The other hymn was one played at the time of my first Communion, although I had heard it before: “Oh Lord I Am Not Worthy”. There were 3 first grades receiving the sacrament in my NYC school, the average size of EACH class being about 70 (mine was the smallest at 68)–total about 200 kids. And we received, each of us, one at a time, with one parent on each side and also on the altar. The song was played/sung by the choir endlessly, we sang it to start, as the Communion line slowly moved forward. Mass– with its unhurried pace and the fasting, impacted everyone far different from today’s hurry-up liturgy where fasting is barely expected and rarely followed. Today someone would complain about having innocent little kids associated with that hymn; I found and find it stunningly beautiful. Lastly, a big treat for someone quite poor at the time, my parents, my sister and I ate out in a diner after Mass, probably at about 11 or so, fasting back then having been from midnight. Let us return to that state of unhurried beauty.

  15. FranzJosf says:

    I grew up singing this hymn to “Adeste Fidelis” as a Presbyterian, before I converted. The author of the text is unknown, but I find the words reassuring in time of trouble.

    1 How firm a foundation, ye saints of the Lord,
    is laid for your faith in His excellent Word!
    What more can He say than to you He hath said,
    who unto the Savior for refuge have fled?

    2 “In every condition, in sickness, in health,
    in poverty’s vale, or abounding in wealth,
    at home and abroad, on the land, on the sea,
    as days may demand, shall thy strength ever be.”

    3 “Fear not, I am with thee; O be not dismayed,
    for I am thy God and will still give thee aid.
    I’ll strengthen thee, help thee, and cause thee to stand,
    upheld by My righteous, omnipotent hand.”

    4 “When through the deep waters I call thee to go,
    the rivers of sorrow shall not overflow;
    for I will be with thee, thy troubles to bless,
    and sanctify to thee thy deepest distress.”

    5 “When through fiery trials thy pathway shall lie,
    My grace, all-sufficient, shall be thy supply.
    The flame shall not hurt thee; I only design
    thy dross to consume, and thy gold to refine.”

    6 “The soul that on Jesus hath leaned for repose
    I will not, I will not desert to his foes;
    that soul, though all hell should endeavor to shake,
    I’ll never, no never, no never forsake!”

  16. Just Some Guy says:

    “During a riot at Rome, a mob came to the house where St. Bridget lived; a leader talked of burning Bridget alive. She prayed to Our Blessed Lord to know if she should flee to safety and He assured her to stay, saying: ‘It doesn’t matter if they plot thy death. My power will break the malice of thy enemies: If mine crucified me, it is because I permitted it.’ The Blessed Virgin added:
    ‘Sing as a group the Ave Maris Stella and I will guard you from every danger.'”

  17. Sportsfan says:

    The King of Love my Shepherd is.

  18. Andreas says:

    Holy God, We Praise Thy Name (Großer Gott, wir loben Dich) is wonderful. As Organist, I play it here at our village St. Ulrich’s Church on many of our feast days; they are some of the rare times I am able to pull out all of the Registern (stops). I recall that it was sung at the end of the ‘Missa Papalis’ when His Holiness, Pope Benedict visited Munich back on 2006. Happily, a rather grand arrangement of this hymn from this Mass can be found at:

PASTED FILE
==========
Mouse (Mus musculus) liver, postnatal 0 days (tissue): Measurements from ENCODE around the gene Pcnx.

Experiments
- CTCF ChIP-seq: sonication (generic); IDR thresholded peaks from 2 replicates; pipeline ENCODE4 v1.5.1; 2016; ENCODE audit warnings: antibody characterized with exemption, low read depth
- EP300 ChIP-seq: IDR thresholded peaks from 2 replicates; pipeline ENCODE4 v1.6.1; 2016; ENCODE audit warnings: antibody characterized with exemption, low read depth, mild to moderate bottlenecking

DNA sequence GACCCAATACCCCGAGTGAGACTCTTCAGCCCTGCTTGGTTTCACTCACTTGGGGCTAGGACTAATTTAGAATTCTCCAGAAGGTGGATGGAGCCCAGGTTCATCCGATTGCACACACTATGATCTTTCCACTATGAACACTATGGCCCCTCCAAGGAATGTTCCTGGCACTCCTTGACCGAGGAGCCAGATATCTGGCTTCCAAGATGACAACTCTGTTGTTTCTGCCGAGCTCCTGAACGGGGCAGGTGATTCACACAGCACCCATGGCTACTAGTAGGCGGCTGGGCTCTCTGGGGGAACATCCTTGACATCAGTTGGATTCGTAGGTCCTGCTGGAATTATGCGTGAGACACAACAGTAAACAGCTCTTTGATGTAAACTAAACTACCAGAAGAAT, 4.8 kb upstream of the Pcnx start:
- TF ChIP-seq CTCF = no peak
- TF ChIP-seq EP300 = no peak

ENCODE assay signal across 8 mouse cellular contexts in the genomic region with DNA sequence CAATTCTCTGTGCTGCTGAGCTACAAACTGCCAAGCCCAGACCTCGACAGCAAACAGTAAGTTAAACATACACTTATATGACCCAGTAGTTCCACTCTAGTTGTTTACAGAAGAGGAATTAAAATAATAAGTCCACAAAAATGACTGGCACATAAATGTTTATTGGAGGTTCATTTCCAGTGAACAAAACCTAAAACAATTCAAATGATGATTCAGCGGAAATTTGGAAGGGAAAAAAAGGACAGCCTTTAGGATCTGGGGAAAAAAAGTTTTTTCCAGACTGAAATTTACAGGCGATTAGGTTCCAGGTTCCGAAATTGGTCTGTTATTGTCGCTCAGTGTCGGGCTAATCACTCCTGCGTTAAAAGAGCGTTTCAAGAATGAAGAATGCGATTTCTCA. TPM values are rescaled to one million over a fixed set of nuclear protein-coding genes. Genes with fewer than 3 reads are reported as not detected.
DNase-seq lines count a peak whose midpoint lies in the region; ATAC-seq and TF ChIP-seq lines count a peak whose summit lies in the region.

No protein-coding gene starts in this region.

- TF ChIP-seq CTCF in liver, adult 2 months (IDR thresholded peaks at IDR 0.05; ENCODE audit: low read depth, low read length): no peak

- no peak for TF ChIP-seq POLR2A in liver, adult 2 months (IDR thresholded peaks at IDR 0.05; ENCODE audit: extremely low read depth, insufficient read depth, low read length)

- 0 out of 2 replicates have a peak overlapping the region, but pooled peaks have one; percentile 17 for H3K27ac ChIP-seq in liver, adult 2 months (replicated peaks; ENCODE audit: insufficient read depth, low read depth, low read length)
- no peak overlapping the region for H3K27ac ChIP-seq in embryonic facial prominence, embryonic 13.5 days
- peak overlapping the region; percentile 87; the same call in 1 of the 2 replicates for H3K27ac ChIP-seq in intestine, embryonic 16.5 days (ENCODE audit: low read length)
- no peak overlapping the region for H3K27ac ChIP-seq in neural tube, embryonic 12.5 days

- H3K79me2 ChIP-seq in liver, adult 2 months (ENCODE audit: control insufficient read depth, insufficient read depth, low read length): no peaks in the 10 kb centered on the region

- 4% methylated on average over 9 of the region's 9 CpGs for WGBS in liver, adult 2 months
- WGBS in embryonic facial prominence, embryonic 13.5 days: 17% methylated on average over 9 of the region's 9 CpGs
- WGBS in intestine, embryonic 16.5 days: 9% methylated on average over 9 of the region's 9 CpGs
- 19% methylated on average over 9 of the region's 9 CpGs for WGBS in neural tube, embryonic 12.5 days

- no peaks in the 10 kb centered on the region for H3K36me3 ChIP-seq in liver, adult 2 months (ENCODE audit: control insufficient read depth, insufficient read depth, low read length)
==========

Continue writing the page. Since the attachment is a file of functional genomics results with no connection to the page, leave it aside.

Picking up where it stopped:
I must admit a great fondness for Welsh hymns and would consider the English translation of ‘Cwm Rhondda’ appropriate for such a terminal event.

  19. David says:

    Good suggestions so far. I would also consider “Let all mortal flesh keep silence.” Although it is a bit odd, isn’t it, singing about how we should be silent?

  20. ps23 says:

    Battle Hymn of the Republic
    “As He died to make men holy, let us die to make men free,
    While God is marching on!”

  21. “Holy, Holy, Holy” might be a good one. I certainly second “Holy God, We Praise Thy Name”, as well as “How Firm a Foundation”.

  22. Atra Dicenda, Rubra Agenda says:

    I think on the way to the gallows, I’d sing the 2 songs you mentioned.

  23. JesusFreak84 says:

    I think the only additions I might suggest are the simple tone for the Te Deum, and a Credo (III, perhaps? It seems by far the most well-known.)

  24. seattle_cdn says:

    Credo in unum Deum…

  25. grateful says:

    “Bless the Lord, oh my soul”- refrain
    3rd verse-“And on that day when my strength is failing The end draws near and my time has come Still my soul will sing Your praise unending Ten thousand years and then forevermore ”

  26. JonPatrick says:

    Perhaps instead of Salve Regina, a hymn that even most Novus Ordo Catholics know is “Immaculate Mary”. Then again, singing in Latin might be a more powerful witness. “O Sanctissima” is another one that most traditional Catholics will know.

  27. Luminis says:

    Salve Regina is such a beautiful hymn and so very appropriate in times of danger or persecution. Immaculate Mary is better known these days but maybe it would be a good time to teach the Salve Regina. I would not argue against Immaculate Mary though. I would have to include Marian hymn though of the two hymns.I could not leave out Our Blessed Mother.

  28. Sonshine135 says:

    Rise up oh men of God!

  29. KAS says:

    Anyone else have the SAINT JEAN de BREBEUF HYNMAL FOR BOTH FORMS OF THE ROMAN RITE? I am enjoying it so very very much! All the hymns have multiple tunes, and the latin with a more literal meaning translation, THEN it has the singable translation– I cannot say enough nice about this marvelous hymnal. Oh that every parish would buy and use this hymnal for all the music for mass!!!!

    I am eagerly awaiting the version for the organist, etc.